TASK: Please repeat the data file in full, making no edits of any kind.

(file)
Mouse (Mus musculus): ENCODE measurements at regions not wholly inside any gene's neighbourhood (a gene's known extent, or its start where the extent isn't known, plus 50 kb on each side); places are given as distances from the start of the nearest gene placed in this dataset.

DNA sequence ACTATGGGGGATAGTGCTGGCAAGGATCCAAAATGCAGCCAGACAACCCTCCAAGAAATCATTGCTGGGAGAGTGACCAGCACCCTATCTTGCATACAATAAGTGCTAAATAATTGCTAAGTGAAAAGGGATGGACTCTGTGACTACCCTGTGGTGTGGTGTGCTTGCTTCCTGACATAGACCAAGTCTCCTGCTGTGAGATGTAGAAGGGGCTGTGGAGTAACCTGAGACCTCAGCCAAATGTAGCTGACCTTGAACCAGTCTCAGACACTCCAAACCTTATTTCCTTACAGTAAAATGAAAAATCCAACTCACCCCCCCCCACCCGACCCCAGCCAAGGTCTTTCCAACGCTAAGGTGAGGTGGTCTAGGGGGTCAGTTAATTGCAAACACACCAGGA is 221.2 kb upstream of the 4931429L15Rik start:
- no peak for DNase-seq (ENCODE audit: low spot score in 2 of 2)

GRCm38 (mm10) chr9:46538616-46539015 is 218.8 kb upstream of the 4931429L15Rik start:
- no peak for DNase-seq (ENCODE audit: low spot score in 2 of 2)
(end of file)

Mouse (Mus musculus): ENCODE measurements at regions not wholly inside any gene's neighbourhood (a gene's known extent, or its start where the extent isn't known, plus 50 kb on each side); places are given as distances from the start of the nearest gene placed in this dataset.

DNA sequence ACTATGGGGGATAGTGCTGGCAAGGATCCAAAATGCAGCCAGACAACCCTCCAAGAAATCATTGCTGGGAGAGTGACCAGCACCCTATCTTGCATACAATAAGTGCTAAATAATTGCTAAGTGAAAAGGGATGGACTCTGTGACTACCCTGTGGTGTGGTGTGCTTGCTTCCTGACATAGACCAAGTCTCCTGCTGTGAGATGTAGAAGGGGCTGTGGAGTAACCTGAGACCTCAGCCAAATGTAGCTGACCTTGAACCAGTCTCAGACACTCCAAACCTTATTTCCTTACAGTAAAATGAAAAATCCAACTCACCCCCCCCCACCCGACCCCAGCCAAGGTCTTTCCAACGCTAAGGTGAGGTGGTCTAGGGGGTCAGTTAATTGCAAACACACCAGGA is 221.2 kb upstream of the 4931429L15Rik start:
- no peak for DNase-seq (ENCODE audit: low spot score in 2 of 2)

GRCm38 (mm10) chr9:46538616-46539015 is 218.8 kb upstream of the 4931429L15Rik start:
- no peak for DNase-seq (ENCODE audit: low spot score in 2 of 2)